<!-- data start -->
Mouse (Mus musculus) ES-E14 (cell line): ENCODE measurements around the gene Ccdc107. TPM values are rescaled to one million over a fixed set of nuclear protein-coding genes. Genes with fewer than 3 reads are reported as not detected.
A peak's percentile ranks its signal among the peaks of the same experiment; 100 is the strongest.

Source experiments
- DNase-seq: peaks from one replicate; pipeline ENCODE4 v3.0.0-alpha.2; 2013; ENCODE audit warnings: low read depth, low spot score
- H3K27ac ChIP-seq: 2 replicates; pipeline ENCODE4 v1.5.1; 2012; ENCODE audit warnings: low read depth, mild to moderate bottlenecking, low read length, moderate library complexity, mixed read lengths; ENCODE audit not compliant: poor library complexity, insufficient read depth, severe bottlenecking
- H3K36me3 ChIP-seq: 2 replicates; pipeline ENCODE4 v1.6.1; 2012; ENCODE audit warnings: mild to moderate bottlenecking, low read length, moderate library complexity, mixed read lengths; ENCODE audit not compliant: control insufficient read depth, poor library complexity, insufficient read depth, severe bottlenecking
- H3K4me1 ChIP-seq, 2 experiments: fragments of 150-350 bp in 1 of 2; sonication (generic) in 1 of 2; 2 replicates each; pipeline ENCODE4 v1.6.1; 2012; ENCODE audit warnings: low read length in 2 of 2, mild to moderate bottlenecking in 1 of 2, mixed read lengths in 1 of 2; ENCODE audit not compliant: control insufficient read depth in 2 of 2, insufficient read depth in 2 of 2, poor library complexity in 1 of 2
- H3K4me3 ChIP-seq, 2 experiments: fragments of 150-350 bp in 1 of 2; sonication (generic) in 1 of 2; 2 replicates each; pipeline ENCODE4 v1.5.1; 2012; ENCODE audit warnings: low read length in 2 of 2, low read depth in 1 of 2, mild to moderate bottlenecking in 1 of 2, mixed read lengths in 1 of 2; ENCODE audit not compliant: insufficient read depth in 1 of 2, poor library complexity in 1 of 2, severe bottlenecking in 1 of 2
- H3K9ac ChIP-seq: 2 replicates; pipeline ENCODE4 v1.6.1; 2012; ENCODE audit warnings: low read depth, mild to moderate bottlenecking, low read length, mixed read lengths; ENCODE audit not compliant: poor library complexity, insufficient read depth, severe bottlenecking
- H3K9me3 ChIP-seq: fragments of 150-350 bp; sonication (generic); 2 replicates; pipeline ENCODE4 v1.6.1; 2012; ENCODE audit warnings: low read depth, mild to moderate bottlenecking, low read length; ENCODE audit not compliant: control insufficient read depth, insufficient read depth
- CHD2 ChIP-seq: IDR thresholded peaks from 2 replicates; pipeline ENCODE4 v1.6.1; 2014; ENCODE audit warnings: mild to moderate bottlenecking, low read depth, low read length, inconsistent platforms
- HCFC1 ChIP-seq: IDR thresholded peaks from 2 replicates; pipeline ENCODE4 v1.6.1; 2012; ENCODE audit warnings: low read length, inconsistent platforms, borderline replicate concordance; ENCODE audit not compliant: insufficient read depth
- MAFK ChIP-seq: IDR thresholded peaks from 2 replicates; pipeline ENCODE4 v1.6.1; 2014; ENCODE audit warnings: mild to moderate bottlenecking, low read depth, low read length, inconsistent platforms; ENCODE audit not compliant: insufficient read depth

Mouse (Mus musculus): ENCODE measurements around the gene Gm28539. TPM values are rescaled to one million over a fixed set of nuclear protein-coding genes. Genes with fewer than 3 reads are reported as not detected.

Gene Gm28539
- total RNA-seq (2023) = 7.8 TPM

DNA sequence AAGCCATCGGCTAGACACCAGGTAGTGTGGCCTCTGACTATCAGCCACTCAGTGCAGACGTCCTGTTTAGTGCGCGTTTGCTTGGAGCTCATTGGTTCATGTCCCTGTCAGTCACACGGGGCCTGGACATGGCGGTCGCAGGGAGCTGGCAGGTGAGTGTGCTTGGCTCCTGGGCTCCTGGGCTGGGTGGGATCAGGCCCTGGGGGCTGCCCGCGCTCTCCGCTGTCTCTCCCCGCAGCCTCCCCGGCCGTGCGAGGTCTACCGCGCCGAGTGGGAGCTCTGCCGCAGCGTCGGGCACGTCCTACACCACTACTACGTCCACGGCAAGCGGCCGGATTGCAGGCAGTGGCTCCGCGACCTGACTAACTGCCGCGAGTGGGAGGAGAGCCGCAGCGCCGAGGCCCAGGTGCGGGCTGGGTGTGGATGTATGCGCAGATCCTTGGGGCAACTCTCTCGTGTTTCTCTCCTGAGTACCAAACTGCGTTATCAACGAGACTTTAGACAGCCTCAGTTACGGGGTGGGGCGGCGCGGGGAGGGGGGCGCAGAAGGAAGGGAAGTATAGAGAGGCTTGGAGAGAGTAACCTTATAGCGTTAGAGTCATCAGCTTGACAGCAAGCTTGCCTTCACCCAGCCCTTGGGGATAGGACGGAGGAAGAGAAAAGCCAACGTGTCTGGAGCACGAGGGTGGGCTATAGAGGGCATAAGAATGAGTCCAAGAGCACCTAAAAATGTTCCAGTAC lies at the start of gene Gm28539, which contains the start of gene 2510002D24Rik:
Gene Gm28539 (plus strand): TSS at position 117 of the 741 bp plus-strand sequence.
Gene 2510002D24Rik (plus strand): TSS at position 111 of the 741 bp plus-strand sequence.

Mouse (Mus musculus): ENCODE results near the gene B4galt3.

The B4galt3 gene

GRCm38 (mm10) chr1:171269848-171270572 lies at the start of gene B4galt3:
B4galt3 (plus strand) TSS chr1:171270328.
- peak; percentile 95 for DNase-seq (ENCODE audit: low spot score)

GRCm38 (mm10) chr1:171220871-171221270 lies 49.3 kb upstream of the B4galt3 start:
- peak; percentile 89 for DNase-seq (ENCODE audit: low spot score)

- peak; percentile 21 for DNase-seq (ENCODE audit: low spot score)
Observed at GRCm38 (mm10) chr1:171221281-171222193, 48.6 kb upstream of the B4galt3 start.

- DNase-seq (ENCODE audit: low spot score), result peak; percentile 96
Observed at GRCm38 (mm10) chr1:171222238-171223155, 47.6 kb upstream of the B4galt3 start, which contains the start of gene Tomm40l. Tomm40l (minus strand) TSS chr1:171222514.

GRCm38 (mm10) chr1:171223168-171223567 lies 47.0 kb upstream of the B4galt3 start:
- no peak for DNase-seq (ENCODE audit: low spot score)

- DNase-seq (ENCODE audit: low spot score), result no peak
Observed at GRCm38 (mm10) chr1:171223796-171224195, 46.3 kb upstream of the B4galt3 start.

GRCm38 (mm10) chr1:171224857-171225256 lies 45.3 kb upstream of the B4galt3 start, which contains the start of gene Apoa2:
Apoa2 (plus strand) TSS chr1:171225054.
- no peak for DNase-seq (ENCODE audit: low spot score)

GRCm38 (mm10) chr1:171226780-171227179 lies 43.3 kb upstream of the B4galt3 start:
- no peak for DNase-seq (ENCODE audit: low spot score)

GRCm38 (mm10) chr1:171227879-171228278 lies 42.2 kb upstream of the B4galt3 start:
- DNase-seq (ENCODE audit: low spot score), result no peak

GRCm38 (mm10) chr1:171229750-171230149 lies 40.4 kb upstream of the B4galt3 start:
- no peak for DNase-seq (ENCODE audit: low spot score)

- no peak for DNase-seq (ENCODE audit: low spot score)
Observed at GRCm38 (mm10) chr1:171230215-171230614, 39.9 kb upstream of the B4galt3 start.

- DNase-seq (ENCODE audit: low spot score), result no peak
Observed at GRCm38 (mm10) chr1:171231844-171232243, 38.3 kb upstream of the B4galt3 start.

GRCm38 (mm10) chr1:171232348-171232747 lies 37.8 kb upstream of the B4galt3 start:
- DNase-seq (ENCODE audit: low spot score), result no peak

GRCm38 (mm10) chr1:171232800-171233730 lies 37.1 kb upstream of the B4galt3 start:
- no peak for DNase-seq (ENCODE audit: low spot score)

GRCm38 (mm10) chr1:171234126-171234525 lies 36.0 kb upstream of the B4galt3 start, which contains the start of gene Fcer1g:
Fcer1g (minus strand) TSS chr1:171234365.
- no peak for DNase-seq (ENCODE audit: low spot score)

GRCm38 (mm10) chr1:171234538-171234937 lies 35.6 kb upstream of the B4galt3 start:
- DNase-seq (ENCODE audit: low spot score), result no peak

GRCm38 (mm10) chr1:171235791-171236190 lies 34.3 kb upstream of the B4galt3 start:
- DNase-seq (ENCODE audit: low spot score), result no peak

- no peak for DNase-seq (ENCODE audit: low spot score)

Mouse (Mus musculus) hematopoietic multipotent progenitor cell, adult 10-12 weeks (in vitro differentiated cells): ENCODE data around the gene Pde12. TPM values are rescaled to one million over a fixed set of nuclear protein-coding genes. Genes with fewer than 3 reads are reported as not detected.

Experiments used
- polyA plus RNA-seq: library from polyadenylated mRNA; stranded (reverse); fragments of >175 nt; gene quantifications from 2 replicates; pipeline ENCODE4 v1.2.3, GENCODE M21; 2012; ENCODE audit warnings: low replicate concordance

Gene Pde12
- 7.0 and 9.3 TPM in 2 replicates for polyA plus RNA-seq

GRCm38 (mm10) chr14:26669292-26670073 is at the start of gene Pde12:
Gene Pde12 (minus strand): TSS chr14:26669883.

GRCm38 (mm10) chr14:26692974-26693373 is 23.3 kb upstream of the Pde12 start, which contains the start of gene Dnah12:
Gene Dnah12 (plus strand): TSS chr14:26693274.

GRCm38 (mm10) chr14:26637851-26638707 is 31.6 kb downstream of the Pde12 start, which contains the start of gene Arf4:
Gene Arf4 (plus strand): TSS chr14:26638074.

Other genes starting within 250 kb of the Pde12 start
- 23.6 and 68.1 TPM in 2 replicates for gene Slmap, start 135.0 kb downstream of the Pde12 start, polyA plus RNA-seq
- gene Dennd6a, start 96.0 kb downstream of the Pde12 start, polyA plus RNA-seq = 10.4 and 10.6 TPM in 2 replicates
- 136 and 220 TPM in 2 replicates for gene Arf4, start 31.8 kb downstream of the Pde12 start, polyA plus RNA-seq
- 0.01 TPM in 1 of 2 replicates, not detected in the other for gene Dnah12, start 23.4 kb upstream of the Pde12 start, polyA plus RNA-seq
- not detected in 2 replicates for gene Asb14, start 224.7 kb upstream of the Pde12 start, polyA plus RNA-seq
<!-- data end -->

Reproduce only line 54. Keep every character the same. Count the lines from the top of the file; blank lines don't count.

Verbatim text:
- no peak for DNase-seq (ENCODE audit: low spot score)